Some recent examples:
Robert Novak April 30, 2007 Washington Post column: "Hagel's Stand"
DWSUWF March 30, 2007 Blog Post: Can Chuck Hagel save the GOP from the "Loyal Bushies"
"Hagel faces a political paradox as he ponders a career decision -- whether to run for president, to seek reelection next year or to get out of elective politics. His harsh assessment resonates with many Republicans who believe Bush's war policy has led the party to disaster. Yet that message faces rejection from GOP primary voters, and he is under attack from the right... Hagel represents millions of Republicans who are repelled by the Democrats' personal assault on President Bush but are deeply unhappy about his course in Iraq. "
Evans - Novak April 25, 2007 Political Report (received in e-mail):
"Whether out of arrogance, hubris, delusion, or simple incompetence, this administration is apparently willing to destroy any electoral hope for the Republicans in 2008 as a consequence of it's intransigence on the war... The split is between the traditional Conservative Republican (which includes both evangelicals and libertarians) and Republicans who are best described as "Loyal Bushies"... I would like to think that the "Loyal Bushies" are wildly over-represented in the blogosphere, and there is a much larger plurality of traditional conservative Republicans (both libertarian and evangelical) in the electorate at large. I'd like to think that, but I am not sure. If the traditional conservative Republican base is alive and well, Chuck Hagel may yet lead the party back from the brink of disaster in 2008."
DWSUWF April 16, 2007 blog post: And the winner is ... President vs. Congress
"Republican morale is at a low point that recalls Watergate days. The word from Iraq is that the surge has not proved an immediate cure-all. On the contrary, the U.S. military is overworked and tired. There now appears to be no hope of getting out of Iraq by year's end. Adding to the low morale is President George W. Bush's defensive posture behind the barricade, defying the Democratic majority in Congress. The minuet over the supplemental appropriations bill for the Iraq war will be played out this week, with the bill finally passed and then vetoed by President Bush. Since Democrats cannot override the veto, both sides will be forced to sit down and try to negotiate a compromise. Probable outcome: no hard deadline for getting U.S. troops out of Iraq but some conditions that the President will not like."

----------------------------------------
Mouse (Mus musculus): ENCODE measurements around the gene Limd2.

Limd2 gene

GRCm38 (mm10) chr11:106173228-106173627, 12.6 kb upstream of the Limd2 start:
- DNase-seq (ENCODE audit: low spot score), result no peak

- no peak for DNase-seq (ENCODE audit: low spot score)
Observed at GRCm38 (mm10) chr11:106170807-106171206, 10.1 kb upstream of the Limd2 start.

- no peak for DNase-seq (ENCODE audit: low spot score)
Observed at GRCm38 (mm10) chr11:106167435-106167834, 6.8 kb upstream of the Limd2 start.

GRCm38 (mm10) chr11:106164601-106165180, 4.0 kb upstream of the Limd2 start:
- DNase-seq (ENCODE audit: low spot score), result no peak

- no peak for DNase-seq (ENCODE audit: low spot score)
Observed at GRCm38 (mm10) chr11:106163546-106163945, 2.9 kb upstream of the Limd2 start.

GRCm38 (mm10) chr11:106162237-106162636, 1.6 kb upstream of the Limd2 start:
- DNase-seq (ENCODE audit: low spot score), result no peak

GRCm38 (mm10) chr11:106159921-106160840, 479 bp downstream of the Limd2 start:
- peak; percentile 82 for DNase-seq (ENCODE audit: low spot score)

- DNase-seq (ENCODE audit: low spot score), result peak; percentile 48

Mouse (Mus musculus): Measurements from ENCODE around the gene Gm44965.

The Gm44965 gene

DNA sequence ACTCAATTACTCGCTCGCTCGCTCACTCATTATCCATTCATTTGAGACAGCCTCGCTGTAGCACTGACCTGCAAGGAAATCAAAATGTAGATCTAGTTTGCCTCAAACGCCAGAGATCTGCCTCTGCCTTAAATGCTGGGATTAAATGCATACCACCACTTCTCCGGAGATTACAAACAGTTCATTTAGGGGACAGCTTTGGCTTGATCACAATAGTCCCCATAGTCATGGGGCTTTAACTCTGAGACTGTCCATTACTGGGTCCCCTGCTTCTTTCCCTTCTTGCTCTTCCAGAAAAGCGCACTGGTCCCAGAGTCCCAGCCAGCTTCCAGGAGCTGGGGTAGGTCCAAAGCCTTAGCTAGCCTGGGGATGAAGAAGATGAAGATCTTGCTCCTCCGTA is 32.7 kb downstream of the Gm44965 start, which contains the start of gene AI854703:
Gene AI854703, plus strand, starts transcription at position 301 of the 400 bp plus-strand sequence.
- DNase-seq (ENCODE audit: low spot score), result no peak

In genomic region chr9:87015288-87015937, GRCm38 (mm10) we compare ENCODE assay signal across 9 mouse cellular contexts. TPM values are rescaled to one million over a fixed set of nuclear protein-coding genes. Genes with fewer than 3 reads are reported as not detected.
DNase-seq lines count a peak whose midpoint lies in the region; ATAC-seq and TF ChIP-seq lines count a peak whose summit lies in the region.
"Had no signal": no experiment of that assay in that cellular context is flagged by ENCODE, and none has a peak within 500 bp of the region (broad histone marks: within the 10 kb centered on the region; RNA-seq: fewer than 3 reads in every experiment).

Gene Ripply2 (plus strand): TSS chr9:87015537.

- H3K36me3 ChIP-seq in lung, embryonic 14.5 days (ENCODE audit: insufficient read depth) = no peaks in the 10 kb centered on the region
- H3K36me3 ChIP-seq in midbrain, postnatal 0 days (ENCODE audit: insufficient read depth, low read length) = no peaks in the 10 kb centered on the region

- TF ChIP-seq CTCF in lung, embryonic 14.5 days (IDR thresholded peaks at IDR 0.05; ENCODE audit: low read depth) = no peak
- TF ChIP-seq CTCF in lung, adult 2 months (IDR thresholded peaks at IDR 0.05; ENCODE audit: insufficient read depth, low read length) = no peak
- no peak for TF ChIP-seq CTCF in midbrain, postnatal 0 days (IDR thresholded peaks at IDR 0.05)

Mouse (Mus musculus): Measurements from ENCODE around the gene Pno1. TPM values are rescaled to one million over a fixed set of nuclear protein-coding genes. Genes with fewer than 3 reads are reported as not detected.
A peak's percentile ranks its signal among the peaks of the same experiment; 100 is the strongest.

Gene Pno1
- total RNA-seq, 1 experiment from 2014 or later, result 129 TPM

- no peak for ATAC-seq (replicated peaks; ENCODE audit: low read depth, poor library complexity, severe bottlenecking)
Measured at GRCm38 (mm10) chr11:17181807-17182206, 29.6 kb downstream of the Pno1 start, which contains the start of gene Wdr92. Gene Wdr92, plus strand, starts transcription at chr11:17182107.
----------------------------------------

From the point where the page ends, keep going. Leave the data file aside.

I wonder if this explains my recent compulsion to expose the identities of CIA operatives.
"The President blusters. Congress confers to finalize the war funding bill. The President invites discussion. Partisan postures are on public display. In the background a compromise war funding bill takes shape. Both parties are now politically invested in a veto. The veto is necessary to clear the partisan detrius from the political decks. After the veto, a compromise bill with less pork and softer language on the withdrawal timetable will be passed by the legislature and signed by the executive. Both parties will declare victory. The country will get a better, more rational, and less wasteful funding legislation."
Somebody help me ...